The myth that women talk too much should be debunked? What do you think, my dear ladies? Personally, I think that this persistent myth should not be kept alive. So, I am on my quest to prove the opposite. In order to find out whether I succeeded in my plan, you need to continue reading.
This time as well, my companion is a remarkable book “Language Myths” edited by two famous linguists Laurie Bauer and Peter Trudgill. Let’s start!
In order to try to debunk a myth and possibly offer an explanation, we need facts. We need plain and undeniable facts. According to a host of studies, it was proven that men talk more than women. You do not believe me? Well, the list of evidence follows.
Canadian researchers examined 63 studies which investigated the amount of talk used by American women and men. Out of 63 studies, 61 one of them proved that men talk more than women. A New Zealand researcher examined the amount of talk used by people who assisted a female TV host who was about to interview a public figure. In this study as well, men talked more than women. Another New Zealand’s linguist Janet Holmes investigated talking time women and men participated in one hundred public seminars. Men asked two-thirds of the total number of questions during discussions. Finally, studies which had children in kindergarten, primary, secondary and tertiary education as participants proved that the stereotype that women talk more than men does not reflect objective reality.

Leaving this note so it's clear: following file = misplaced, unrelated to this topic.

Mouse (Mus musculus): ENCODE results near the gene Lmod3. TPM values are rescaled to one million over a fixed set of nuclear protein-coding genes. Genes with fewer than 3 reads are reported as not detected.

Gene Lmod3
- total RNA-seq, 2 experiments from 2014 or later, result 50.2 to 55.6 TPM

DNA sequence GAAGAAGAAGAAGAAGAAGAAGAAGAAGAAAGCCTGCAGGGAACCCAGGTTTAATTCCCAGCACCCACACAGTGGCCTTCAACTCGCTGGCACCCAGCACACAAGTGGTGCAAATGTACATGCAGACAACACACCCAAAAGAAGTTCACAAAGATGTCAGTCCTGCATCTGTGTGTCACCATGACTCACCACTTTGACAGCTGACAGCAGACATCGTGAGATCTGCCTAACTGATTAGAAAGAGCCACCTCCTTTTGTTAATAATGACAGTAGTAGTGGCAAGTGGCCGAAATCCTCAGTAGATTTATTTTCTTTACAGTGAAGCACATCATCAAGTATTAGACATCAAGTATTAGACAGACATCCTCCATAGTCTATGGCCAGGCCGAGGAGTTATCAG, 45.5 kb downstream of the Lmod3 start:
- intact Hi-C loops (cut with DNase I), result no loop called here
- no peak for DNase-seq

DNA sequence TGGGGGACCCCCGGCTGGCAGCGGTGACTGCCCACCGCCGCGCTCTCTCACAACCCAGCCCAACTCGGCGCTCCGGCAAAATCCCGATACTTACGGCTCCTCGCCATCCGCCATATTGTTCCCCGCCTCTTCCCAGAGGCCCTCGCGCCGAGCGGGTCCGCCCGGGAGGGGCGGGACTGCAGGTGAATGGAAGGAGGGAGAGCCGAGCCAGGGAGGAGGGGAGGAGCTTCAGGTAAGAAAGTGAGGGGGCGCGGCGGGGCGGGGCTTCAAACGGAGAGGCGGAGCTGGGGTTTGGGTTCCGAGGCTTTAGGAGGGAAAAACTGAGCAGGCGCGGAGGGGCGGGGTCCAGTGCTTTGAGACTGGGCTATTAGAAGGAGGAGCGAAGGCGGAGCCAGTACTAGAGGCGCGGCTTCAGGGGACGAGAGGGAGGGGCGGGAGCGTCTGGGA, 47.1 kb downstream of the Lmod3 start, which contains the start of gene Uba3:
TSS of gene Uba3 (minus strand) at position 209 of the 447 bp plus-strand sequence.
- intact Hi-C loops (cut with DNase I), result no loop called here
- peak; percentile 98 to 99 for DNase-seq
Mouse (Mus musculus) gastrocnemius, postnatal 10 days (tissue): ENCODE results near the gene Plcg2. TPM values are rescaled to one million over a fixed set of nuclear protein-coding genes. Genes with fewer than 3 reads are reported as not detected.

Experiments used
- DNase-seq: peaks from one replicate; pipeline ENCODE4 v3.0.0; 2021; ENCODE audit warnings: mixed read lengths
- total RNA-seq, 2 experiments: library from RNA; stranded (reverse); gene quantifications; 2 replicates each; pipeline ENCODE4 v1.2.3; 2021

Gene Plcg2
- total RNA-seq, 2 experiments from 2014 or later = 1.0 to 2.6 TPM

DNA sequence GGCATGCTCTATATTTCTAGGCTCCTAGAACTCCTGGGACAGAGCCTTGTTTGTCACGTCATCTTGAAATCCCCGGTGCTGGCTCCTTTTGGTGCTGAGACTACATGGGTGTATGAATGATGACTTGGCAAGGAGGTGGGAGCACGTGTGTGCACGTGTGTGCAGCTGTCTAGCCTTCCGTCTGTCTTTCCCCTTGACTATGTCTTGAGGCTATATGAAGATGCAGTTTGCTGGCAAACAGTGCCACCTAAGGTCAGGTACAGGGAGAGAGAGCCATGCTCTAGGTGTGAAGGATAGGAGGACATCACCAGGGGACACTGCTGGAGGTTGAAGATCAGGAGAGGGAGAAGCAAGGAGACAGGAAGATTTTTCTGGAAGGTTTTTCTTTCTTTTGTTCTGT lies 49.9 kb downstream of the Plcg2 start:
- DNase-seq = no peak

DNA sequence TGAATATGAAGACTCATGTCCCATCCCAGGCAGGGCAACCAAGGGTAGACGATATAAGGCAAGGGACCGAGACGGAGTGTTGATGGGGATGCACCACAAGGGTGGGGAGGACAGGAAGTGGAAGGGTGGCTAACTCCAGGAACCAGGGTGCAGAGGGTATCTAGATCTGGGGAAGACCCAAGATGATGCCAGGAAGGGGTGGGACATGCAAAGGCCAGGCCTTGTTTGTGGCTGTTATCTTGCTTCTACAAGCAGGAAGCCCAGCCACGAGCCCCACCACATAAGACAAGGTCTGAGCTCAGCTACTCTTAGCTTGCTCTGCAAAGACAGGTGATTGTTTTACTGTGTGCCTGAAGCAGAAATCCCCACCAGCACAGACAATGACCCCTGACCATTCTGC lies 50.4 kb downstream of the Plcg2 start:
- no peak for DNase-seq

Now, I am going to present you with another group of studies. In short, these studies prove that the amount of talk men and women use depends on the purpose and the type of the talk.
According to American, British and New Zealand researchers, men talk more than women in committee meetings, stuff meetings, seminars and decision making groups. One of the scientific explanations of this finding is that purpose of men’s talk is to assert status and power. On the other hand, women talk more in private context when the purpose of the talk is establishing and maintaining social relationships.
When it comes to the type of the talk, studies show that women use agreeing and supportive talk encouraging others to contribute in a conversation whereas men contribute more in conversations in which they can express their opinions so they use informative talk.
Of course there are exceptions. Nothing is black and white. The amount of talk is also influenced by the expertise of a topic. According to another study, feminist oriented wives dominated the talking time over their husbands compared to couples with traditional gender roles.
To sum up, the amount of talk men and women use depends on many factors. There is no a clear-cut answer to the question “Do women talk more than men”? I am going to round off this topic with a Chinese proverb which speaks about the power of a woman as a speaker: “The tongue is a sword of a woman and she never lets it become rusty.”
Did you have any experience regarding this topic? What do you think about the findings of all these studies?